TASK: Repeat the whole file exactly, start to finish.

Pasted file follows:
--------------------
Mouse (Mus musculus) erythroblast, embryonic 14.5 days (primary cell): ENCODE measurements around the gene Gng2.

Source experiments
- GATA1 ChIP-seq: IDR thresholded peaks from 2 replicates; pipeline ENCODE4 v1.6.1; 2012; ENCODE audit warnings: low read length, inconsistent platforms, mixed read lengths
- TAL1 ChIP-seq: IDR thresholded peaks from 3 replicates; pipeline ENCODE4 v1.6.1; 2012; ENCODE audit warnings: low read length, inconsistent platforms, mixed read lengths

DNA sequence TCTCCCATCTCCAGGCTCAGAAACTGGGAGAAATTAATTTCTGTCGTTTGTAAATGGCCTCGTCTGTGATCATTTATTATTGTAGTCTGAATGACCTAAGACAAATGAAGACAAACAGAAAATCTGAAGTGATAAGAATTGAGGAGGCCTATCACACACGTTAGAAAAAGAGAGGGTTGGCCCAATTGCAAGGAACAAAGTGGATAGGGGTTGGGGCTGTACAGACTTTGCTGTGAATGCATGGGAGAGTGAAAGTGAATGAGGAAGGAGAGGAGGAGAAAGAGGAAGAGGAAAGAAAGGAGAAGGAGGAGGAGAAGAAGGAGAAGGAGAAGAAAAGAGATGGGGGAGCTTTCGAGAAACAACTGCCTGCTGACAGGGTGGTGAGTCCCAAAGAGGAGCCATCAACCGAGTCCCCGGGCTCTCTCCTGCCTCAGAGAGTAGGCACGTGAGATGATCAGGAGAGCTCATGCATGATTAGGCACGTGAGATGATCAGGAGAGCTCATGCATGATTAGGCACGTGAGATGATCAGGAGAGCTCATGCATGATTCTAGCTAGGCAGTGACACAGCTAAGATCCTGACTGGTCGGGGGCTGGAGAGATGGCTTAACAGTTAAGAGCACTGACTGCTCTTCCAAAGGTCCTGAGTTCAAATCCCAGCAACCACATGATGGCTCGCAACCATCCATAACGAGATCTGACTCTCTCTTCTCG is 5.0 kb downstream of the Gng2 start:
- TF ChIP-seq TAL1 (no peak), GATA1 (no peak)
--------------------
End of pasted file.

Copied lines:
Mouse (Mus musculus) erythroblast, embryonic 14.5 days (primary cell): ENCODE measurements around the gene Gng2.

Source experiments
- GATA1 ChIP-seq: IDR thresholded peaks from 2 replicates; pipeline ENCODE4 v1.6.1; 2012; ENCODE audit warnings: low read length, inconsistent platforms, mixed read lengths
- TAL1 ChIP-seq: IDR thresholded peaks from 3 replicates; pipeline ENCODE4 v1.6.1; 2012; ENCODE audit warnings: low read length, inconsistent platforms, mixed read lengths

DNA sequence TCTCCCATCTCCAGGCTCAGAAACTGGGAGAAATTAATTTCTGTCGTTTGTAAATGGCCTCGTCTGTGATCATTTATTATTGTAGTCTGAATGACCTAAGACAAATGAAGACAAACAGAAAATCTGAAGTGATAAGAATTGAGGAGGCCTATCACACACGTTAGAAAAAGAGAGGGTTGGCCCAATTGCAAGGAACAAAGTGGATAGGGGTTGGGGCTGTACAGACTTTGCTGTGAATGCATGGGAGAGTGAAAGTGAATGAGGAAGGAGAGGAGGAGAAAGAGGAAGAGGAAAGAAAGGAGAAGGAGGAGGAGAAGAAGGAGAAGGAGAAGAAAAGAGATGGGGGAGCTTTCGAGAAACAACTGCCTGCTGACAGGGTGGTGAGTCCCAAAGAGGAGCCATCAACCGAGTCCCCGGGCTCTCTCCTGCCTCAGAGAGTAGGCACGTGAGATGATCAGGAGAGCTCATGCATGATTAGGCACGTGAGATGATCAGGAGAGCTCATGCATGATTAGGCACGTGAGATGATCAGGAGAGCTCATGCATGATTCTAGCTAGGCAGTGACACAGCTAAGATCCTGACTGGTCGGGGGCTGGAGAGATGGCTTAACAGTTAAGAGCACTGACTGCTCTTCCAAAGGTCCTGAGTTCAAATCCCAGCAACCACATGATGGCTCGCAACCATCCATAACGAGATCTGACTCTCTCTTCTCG is 5.0 kb downstream of the Gng2 start:
- TF ChIP-seq TAL1 (no peak), GATA1 (no peak)